By the terms of the annexation agreement, the Spinning Wheel owner was to be granted a liquor license, upon proper application, subsequent to the annexation. The village agreed to suspend enforcement of its Liquor Control Ordinance while the Spinning Wheel's application for a liquor license was pending and, in the event the sale of liquor was prohibited on the tract, the Spinning Wheel owner, at his option, could disconnect from the village "for any reason other than for violation of the Village Liquor Control Ordinance or the State Statute."
Plaintiffs allege that these provisions were unlawful, rendering the Spinning Wheel annexation agreement a nullity for the following reasons: the agreement and subsequent ordinance allowed the Spinning Wheel owners a liquor license contrary to a 1934 referendum prohibiting the sale of liquor in the village; a municipality has no authority by private contract to deny its power to regulate liquor sales; and the annexation agreement provided for conditional annexation as forbidden by Maywood-Proviso State Bank v. City of Oakbrook Terrace, 67 Ill. App.2d 280 (1966).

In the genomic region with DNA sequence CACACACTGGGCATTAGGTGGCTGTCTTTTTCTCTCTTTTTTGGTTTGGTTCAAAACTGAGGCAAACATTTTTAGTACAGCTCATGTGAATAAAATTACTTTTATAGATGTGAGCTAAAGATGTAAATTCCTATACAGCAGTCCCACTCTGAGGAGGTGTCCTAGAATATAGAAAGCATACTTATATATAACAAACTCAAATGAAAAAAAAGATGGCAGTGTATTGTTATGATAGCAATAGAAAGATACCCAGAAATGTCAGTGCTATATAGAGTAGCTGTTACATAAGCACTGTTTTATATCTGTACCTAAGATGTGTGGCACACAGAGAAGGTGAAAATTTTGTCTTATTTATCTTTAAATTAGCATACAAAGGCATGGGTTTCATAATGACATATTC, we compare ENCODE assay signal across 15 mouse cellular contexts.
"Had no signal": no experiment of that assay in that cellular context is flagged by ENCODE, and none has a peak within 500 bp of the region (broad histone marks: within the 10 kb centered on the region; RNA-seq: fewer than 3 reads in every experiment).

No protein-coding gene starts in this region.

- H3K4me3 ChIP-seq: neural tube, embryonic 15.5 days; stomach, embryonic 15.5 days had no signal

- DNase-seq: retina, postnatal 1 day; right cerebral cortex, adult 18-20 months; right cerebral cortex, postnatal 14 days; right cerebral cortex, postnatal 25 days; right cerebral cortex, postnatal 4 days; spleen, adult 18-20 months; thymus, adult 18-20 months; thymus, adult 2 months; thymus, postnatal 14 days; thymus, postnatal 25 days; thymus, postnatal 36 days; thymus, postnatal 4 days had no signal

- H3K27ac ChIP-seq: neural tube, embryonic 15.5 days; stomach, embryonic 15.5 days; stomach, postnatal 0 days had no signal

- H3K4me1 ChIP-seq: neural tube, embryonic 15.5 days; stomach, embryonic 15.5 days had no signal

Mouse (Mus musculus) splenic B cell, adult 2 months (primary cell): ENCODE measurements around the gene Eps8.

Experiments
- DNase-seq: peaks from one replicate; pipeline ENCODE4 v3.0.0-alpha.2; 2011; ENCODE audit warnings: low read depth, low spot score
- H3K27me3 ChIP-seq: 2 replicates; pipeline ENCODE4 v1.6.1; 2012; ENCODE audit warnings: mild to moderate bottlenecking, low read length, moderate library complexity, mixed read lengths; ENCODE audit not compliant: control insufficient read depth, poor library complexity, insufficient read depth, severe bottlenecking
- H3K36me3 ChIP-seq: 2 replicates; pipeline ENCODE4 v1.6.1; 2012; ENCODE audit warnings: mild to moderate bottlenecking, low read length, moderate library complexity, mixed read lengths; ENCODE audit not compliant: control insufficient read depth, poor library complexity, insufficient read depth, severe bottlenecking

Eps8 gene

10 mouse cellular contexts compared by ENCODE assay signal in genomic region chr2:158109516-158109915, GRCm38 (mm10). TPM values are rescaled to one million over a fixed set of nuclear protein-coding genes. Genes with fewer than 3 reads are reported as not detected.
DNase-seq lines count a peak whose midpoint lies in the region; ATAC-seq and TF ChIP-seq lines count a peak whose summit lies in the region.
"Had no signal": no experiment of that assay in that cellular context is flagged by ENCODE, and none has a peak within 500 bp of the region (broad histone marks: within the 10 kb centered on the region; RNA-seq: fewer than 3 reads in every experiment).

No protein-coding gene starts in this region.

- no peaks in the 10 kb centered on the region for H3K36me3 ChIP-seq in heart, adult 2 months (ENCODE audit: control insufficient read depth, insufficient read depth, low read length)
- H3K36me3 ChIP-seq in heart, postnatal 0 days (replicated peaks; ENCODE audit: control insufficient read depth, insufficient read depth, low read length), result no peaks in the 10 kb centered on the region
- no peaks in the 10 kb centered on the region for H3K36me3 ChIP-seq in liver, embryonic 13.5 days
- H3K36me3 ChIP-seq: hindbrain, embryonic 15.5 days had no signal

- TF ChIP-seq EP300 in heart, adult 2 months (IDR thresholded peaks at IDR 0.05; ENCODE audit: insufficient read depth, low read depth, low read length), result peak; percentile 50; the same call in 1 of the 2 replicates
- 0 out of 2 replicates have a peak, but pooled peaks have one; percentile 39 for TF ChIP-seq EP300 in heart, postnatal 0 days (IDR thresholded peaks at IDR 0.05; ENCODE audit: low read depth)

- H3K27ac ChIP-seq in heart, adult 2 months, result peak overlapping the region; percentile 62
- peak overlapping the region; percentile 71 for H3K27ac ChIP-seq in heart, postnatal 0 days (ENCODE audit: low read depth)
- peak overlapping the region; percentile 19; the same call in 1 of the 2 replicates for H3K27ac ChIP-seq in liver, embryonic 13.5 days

Defendant's response cited section 8 of article IX the Liquor Control Act (Ill. Rev. Stat. 1973, ch. 43, par. 173), which provides that the status of the annexed territory with regard to the sale of liquor shall remain the same until changed by referendum. Further, defendant did not by contract deny its power to regulate liquor sales: their annexation agreement with the Spinning Wheel owners recognized that the annexed area must obtain a liquor license and be subject to provisions of the liquor control ordinance.